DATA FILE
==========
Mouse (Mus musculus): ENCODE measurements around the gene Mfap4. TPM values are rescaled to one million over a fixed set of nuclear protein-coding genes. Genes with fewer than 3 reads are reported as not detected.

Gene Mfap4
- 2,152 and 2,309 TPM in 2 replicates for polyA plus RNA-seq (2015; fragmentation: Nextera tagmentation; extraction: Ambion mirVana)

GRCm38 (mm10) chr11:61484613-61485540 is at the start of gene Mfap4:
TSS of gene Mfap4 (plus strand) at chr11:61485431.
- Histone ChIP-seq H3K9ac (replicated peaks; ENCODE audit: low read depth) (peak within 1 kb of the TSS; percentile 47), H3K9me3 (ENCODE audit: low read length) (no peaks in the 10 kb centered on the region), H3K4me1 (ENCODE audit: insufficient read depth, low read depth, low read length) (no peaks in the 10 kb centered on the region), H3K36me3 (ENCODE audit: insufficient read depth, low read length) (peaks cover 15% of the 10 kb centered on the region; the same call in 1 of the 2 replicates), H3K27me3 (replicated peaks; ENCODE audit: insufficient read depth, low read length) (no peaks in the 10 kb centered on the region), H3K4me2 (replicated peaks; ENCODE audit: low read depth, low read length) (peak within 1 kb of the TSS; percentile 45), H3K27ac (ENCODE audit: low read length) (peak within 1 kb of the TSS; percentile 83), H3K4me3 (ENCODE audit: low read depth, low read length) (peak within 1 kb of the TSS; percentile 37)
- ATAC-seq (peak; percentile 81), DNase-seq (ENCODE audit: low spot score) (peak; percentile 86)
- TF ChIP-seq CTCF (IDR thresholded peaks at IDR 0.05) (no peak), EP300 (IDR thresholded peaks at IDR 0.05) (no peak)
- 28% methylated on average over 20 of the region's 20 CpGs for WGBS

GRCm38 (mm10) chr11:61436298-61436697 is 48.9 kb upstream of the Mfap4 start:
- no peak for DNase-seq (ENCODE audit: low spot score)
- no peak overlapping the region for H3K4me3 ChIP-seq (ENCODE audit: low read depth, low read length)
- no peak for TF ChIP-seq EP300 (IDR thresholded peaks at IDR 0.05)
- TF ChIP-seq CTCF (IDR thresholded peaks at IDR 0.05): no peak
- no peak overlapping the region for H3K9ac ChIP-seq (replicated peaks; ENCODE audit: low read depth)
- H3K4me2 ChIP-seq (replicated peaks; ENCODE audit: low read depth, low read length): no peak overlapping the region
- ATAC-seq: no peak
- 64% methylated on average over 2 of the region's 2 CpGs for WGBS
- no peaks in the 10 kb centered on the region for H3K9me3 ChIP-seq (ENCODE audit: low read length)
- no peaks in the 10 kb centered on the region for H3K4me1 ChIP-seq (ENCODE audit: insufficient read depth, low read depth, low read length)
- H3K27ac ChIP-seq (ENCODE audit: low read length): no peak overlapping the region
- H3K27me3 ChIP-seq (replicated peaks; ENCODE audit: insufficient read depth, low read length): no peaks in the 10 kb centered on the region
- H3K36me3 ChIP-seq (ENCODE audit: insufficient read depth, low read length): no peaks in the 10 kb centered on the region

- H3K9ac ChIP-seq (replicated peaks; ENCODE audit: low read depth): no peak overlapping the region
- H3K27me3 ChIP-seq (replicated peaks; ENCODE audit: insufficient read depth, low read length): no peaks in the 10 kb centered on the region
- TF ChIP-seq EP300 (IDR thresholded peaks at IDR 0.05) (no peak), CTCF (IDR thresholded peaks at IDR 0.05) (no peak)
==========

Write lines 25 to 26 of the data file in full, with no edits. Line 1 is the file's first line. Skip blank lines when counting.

- H3K27me3 ChIP-seq (replicated peaks; ENCODE audit: insufficient read depth, low read length): no peaks in the 10 kb centered on the region
- TF ChIP-seq EP300 (IDR thresholded peaks at IDR 0.05) (no peak), CTCF (IDR thresholded peaks at IDR 0.05) (no peak)